As happens with any earth-shattering news (and even non-earth shattering news), the stock markets will react dramatically to the fall of Google. Rich people will lose millions of dollars as Google’s stock tumbles or is wiped out, and triggers a domino effect among tech shares in general. The overall economy would soon be infected with gloom, and the madness would spread across the world like wildfire.
We can even expect a statement from the White House, seeking to assure us that they are doing everything possible to restore calm and sanity in the world, digital and non-digital.
It may take a few months or even years, but the stock market will recover as the digital world adjusts to Google’s fall.
When you are used to doing things a certain way, and when that way is no longer valid or available, you have to look at other tools to help you. This is a time-consuming process. Businesses will be faced with the prospect of a) finding replacement tools that are as reliable or efficient as those that Google provided, and b) teaching their workforces to use them to the best of their ability.
This is not going to be the smoothest of transitions, so don’t be surprised if you encounter delays in all kinds of services.
Google had democratized information by making the best of it available to anyone with Internet access. Never before in the history of mankind had we seen such dissemination of information. If Google’s successor, or search engines that gain popular acceptance in the wake of its demise, do not follow in Google’s footsteps, it’s likely that prized information will move underground – that dark place of the Internet.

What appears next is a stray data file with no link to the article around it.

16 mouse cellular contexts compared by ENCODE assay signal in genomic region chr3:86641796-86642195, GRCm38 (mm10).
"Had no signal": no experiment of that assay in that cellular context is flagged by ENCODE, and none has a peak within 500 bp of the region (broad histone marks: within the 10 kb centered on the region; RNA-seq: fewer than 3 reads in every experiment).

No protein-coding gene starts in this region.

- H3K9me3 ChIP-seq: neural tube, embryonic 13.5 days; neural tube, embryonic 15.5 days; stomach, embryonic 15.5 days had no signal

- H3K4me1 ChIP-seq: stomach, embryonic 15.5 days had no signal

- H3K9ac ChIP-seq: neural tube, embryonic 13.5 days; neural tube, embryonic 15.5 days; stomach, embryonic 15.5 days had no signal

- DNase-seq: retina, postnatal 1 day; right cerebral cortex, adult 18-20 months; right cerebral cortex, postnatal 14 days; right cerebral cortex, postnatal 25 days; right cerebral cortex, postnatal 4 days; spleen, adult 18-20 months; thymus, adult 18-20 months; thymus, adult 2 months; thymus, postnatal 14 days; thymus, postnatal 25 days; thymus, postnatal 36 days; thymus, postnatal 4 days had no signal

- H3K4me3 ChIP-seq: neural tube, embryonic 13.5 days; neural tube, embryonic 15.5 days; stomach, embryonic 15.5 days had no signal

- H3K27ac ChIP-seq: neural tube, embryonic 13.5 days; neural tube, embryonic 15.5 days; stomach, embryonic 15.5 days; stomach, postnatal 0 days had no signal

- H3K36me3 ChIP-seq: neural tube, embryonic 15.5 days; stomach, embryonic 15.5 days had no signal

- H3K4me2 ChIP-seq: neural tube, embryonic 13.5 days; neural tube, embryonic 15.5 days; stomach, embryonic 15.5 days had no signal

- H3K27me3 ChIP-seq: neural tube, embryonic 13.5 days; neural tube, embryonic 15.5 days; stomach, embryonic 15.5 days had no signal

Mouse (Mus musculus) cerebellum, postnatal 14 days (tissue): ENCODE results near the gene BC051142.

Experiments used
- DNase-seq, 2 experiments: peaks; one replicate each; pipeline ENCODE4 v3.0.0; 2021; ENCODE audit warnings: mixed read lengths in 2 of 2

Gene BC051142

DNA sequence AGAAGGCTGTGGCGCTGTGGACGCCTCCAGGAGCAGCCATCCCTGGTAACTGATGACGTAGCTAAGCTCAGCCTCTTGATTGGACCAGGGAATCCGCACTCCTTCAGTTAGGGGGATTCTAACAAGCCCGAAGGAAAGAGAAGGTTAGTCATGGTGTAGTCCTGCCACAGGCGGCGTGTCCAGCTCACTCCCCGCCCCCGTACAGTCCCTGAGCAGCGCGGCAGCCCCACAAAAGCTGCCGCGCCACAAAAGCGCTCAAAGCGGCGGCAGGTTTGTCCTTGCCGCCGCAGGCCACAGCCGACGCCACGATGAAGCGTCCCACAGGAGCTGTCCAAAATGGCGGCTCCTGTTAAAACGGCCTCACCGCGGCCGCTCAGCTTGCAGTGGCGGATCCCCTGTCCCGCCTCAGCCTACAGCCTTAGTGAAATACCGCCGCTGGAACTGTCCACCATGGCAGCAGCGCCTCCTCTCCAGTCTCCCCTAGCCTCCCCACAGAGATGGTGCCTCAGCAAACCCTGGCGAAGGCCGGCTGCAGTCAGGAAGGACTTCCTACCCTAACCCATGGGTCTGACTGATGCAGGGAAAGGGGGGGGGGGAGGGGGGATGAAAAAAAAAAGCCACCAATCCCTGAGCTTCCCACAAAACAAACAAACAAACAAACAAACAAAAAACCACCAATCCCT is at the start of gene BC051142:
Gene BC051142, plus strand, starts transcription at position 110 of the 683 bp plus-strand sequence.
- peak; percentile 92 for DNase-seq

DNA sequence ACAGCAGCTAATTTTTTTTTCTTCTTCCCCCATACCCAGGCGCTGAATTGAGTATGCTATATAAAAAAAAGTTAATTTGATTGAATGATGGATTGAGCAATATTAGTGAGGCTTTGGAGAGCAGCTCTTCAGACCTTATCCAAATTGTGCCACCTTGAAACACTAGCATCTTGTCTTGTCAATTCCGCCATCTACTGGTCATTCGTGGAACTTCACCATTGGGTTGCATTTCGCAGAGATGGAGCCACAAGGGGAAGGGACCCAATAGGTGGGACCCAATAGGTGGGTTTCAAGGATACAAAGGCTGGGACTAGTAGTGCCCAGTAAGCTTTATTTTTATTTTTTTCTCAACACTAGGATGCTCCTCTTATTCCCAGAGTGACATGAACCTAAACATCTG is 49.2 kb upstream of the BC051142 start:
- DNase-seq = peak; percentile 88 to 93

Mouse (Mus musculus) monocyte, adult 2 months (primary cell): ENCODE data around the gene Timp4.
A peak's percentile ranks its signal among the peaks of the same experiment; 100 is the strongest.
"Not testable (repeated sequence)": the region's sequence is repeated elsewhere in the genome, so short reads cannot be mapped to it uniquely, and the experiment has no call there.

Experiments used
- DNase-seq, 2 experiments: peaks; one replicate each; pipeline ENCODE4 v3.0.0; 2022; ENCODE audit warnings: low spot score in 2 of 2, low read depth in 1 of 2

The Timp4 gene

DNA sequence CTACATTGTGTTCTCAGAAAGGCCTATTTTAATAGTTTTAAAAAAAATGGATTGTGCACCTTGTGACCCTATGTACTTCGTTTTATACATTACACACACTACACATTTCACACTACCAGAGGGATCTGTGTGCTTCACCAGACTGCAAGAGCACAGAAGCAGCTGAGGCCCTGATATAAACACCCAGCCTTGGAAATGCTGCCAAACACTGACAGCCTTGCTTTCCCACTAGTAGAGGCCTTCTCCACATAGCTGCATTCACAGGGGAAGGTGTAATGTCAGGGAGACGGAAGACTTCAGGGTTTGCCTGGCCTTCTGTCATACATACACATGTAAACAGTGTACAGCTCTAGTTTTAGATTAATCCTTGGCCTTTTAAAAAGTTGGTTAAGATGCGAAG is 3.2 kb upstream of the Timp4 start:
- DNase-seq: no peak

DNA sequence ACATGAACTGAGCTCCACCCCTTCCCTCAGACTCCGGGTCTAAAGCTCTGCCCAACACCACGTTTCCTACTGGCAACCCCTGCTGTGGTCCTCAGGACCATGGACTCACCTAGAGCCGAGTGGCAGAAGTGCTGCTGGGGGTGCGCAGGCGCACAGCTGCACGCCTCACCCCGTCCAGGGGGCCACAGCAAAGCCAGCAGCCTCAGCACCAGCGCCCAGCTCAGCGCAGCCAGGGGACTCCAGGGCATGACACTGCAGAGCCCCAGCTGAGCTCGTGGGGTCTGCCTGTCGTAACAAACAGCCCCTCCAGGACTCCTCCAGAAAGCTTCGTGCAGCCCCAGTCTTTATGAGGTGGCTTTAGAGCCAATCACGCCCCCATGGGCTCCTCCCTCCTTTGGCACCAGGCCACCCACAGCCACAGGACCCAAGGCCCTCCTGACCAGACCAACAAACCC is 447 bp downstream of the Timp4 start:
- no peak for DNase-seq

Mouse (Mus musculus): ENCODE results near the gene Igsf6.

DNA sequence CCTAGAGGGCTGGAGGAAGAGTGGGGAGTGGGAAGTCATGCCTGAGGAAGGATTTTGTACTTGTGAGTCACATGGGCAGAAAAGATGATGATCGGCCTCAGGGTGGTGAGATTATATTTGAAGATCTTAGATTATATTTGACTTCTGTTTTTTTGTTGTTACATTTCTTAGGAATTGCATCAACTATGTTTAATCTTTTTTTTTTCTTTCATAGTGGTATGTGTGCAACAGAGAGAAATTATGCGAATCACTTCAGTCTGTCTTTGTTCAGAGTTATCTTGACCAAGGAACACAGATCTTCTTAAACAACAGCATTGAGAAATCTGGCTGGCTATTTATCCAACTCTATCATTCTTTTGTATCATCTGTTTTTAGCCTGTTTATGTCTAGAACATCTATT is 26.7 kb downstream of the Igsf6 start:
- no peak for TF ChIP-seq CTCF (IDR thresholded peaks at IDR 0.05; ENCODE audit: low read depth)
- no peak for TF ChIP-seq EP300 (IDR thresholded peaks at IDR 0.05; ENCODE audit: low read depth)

It will be a different world without Google. It won’t be like 1999, however, when Google first came onto the scene. We are all tremendously rich for having Google in our lives. And while that makes us grateful, it also makes us ponder on the dangers of relying so much on one company.
It will be happy days for some, bad days for others, but most of us will move on and eventually get used to life without Google. The Internet would still be useful. The trains would still run. The planes would still fly and perhaps new, greater technologies would emerge. And your coffee would still taste as good. We are not sure about your phone still working though.
If your employer is particularly hard hit by the disappearance of Google, you might have to look for work elsewhere. But that may not necessarily be a bad thing. If you’re talented, you should get picked up soon, or you could become an entrepreneur yourself.
What are your views on the matter? What if there is no Google to do your searches? How do you think you’d be impacted if Google suddenly ceased to be? Should businesses have contingency plans for a post-Google world? Or are we just overthinking this? Tell us what this article made you think!